Thursday, August 12, 2010
forgetting to remember
It always amazed me to see Great Gran, in her eighties, sitting on the floor with the greatest of ease, getting up with the same ease, strutting her little four foot 10 self around like she was a woman in her fifties. Still driving (big pillow on the driver’s seat so that she could see over the wheel), thrifting, cooking, creating, laughing. Living. Her daughter, my grandmother, has followed in her footsteps, youthful in her seventies, salt and pepper hair just appearing out of nowhere over the last few years. Great Gran never really went grey. A few strands here and there, but youthfulness runs through our blood.
“Did you know you wrote a book, Gran?”
“Did I, baby? Oh.”
“Yup, you told stories of how you’d sneak fruit from your uncle’s mulberry tree when you were little, and remember your mama’s mule that kicked you?” Her somber stare is replaced with a smile, and a knowing look in her eye. She recalls the stories like they happened yesterday, and completes my sentences as I tell them.
We do this song and dance weekly, because, though she may not remember she wrote the book, she remembers the stories. Stories that took place eighty some years ago in farm houses and in little one-room churches, near fresh water brooks and under mulberry trees. Stories that shaped who she became, therefore contributing to the me that I’ve become, that I’m still becoming, almost a century later.
She loved old country westerns and working with her hands. She lived for fishing and laughter and family. Now she just sits. I wonder what is going through her mind, as she stares the day away, fully aware that her mental “self” has become
lifeless, and waiting for her physical body to catch up.
As I help her in the bathroom, and change her diaper, I try to use the same love and care that she must have, 30 years ago when she changed mine. “Let’s go wash your hands, sweetie,” I say, as she has said to me countless times throughout my childhood. “Okay baby, she says, sweetly and with a vulnerability that makes me want to ball up and cry.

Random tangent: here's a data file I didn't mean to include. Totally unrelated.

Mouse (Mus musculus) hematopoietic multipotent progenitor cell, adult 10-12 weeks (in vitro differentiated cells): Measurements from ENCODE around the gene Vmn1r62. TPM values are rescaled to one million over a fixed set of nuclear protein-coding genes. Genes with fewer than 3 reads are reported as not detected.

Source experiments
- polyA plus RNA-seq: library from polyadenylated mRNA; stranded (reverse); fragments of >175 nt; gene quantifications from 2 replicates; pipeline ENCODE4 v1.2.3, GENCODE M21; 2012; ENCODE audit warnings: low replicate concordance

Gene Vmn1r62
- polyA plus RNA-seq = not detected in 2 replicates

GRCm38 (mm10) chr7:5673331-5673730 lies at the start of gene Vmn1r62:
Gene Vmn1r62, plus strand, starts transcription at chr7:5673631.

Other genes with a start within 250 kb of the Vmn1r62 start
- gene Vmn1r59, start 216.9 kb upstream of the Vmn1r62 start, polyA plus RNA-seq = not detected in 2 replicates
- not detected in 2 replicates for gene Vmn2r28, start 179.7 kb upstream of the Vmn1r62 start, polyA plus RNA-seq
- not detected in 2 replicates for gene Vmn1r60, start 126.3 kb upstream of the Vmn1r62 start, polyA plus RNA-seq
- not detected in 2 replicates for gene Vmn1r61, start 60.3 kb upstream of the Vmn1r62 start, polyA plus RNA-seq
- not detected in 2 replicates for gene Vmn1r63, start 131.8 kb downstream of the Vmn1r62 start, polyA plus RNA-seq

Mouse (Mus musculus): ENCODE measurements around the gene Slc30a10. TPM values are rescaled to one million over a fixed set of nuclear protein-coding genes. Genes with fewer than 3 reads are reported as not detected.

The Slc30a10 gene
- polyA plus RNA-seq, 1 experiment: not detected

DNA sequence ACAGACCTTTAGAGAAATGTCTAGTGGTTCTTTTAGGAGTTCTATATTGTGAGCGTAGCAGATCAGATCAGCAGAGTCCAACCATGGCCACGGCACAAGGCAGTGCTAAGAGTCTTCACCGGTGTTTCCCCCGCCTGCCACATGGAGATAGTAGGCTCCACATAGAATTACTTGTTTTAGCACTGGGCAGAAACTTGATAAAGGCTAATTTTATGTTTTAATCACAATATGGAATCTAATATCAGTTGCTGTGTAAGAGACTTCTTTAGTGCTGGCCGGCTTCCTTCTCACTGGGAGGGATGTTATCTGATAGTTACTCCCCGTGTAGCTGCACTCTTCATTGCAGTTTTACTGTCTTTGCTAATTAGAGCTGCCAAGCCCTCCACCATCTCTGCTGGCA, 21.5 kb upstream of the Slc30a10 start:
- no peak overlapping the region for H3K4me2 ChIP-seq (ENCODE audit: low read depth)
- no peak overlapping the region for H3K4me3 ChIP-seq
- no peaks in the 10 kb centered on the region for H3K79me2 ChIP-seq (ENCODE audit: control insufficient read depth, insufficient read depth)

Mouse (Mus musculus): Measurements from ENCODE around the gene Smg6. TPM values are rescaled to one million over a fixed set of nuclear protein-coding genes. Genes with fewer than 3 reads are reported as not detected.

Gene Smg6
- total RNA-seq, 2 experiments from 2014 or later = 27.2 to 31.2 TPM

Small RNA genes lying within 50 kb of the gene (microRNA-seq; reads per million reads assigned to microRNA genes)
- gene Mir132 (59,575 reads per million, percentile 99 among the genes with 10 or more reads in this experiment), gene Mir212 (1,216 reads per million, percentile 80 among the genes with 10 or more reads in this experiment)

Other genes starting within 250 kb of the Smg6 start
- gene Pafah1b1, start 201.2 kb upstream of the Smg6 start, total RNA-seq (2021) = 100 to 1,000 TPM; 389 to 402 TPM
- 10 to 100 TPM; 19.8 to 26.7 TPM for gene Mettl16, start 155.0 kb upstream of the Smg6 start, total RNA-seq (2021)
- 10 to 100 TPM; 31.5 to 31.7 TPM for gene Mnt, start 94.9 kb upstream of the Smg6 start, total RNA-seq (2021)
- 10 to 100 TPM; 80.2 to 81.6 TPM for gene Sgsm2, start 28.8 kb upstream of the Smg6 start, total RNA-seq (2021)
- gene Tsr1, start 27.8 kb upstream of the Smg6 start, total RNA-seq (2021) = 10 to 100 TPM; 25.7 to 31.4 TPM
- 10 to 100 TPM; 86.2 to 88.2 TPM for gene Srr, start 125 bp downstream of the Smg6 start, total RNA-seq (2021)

She is now 92, and she has watched me grow from a child to a woman, and now as I watch her grow in reverse, standing toe-to-toe with childhood, becoming a baby again, I embrace the moment, give thanks for my youth, and mourn the grandma that is no more. Her laugh and her hands are reminders of her former self, and as I stand next to her, rubbing and soaping them under warm flowing water, she giggles, opening up a locked box of memories, flashes of yesteryears taunting and torturing me like a bad movie, reminding me of my own mortality.
We are butterflies, fluttering freely, finding our way on crooked paths. We are born, we crawl through life, wrapping ourselves up in a chrysalis of experiences that make and break us, our spirits, ourselves. In our own time, we break out and fly, unable to forsee the future, living in the moment.
Like the butterfly, we are oblivious to the smiles and the beauty we bring to others, we just fly. And like all beautiful things, our lives as we know it must come to an end.
But long after the life we know ends, the impressions left behind live on.